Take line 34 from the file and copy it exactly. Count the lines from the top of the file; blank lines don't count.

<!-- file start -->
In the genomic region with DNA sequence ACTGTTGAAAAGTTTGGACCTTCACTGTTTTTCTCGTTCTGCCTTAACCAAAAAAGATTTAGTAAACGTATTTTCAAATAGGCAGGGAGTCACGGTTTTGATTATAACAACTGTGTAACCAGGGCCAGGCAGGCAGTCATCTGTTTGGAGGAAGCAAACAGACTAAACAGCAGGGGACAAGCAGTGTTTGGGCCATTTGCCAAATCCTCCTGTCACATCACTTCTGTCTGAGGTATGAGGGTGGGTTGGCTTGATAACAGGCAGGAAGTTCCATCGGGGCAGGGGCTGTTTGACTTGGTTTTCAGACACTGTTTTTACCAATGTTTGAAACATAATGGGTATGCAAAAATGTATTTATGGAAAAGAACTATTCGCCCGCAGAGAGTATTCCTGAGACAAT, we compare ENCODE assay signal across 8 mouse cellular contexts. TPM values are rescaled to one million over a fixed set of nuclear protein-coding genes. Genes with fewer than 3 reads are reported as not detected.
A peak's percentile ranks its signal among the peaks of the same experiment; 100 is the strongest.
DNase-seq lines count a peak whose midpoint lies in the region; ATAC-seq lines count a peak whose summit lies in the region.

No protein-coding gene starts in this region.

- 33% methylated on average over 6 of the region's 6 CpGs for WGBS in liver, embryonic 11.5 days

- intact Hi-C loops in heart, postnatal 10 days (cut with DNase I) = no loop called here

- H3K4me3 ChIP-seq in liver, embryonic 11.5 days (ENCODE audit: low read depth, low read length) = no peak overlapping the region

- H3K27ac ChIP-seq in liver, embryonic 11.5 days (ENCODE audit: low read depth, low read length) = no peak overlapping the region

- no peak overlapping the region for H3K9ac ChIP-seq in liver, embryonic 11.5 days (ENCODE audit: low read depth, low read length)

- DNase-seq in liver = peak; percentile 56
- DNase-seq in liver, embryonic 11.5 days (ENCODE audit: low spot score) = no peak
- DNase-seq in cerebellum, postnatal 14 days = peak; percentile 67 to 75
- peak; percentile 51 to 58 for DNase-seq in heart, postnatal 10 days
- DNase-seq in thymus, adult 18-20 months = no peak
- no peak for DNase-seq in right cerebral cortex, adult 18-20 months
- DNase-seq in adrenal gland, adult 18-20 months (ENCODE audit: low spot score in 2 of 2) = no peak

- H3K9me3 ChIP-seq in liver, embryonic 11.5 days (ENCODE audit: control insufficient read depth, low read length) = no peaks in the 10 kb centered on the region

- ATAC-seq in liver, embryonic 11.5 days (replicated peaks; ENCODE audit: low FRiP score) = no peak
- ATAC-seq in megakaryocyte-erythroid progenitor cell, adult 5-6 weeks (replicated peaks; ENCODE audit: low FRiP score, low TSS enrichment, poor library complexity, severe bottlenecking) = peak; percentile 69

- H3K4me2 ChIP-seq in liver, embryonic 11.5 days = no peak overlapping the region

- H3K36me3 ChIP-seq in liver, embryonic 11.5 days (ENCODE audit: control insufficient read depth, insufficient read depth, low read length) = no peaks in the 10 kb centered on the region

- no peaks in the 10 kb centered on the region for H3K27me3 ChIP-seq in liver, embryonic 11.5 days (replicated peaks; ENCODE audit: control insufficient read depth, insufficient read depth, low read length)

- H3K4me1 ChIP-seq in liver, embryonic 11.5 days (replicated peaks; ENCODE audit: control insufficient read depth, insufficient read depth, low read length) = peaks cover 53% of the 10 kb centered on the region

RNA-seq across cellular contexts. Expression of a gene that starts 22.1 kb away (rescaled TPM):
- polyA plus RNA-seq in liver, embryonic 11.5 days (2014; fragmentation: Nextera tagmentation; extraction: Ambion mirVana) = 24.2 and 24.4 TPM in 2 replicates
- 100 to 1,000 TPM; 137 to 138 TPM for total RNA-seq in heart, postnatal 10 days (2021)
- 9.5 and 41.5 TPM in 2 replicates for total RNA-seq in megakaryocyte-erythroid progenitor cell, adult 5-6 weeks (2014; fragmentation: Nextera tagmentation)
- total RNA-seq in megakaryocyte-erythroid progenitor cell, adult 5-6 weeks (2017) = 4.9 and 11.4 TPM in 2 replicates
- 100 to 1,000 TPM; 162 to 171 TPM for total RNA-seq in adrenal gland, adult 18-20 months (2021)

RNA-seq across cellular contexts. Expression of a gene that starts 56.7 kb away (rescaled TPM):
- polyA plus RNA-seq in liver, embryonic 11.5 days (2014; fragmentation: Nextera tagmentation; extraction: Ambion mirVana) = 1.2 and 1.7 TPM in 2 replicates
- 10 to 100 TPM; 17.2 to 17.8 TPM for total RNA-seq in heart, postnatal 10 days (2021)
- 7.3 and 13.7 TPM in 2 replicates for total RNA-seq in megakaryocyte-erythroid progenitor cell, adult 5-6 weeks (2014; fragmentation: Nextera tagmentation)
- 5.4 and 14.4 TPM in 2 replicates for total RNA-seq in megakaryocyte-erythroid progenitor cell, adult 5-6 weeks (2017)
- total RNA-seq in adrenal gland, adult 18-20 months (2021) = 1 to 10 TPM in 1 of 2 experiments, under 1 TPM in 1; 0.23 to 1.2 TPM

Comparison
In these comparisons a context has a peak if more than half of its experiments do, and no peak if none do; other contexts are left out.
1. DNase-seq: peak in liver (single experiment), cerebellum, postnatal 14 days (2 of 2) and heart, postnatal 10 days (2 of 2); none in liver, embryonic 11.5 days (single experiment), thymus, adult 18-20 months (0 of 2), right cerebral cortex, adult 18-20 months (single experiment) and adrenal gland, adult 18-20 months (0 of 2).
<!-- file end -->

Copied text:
- 5.4 and 14.4 TPM in 2 replicates for total RNA-seq in megakaryocyte-erythroid progenitor cell, adult 5-6 weeks (2017)